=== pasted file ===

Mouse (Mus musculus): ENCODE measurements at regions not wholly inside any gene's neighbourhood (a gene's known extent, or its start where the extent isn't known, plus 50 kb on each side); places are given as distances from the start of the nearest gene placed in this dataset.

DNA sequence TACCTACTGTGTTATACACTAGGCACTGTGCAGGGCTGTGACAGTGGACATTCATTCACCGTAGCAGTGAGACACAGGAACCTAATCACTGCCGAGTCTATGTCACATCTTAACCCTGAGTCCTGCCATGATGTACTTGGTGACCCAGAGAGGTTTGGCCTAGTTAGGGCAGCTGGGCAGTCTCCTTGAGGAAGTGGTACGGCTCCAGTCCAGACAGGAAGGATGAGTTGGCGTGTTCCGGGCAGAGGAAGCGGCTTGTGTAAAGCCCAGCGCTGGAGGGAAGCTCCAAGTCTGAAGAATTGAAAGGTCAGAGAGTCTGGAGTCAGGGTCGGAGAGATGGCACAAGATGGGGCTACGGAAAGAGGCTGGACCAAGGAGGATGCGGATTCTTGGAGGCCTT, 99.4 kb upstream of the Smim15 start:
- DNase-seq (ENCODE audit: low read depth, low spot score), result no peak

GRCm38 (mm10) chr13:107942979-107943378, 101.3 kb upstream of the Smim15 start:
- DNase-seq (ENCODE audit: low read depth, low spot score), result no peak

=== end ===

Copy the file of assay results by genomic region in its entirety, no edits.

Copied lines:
Mouse (Mus musculus): ENCODE measurements at regions not wholly inside any gene's neighbourhood (a gene's known extent, or its start where the extent isn't known, plus 50 kb on each side); places are given as distances from the start of the nearest gene placed in this dataset.

DNA sequence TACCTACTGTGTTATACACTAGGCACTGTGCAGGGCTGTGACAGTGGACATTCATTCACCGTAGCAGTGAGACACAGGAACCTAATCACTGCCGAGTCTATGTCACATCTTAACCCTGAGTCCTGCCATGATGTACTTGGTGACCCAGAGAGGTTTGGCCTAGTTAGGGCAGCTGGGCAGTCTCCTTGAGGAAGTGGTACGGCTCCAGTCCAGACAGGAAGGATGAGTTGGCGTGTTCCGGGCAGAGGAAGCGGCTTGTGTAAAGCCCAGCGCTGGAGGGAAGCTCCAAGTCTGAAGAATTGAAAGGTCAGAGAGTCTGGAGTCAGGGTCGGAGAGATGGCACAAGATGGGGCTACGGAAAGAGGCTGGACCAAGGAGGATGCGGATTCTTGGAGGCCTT, 99.4 kb upstream of the Smim15 start:
- DNase-seq (ENCODE audit: low read depth, low spot score), result no peak

GRCm38 (mm10) chr13:107942979-107943378, 101.3 kb upstream of the Smim15 start:
- DNase-seq (ENCODE audit: low read depth, low spot score), result no peak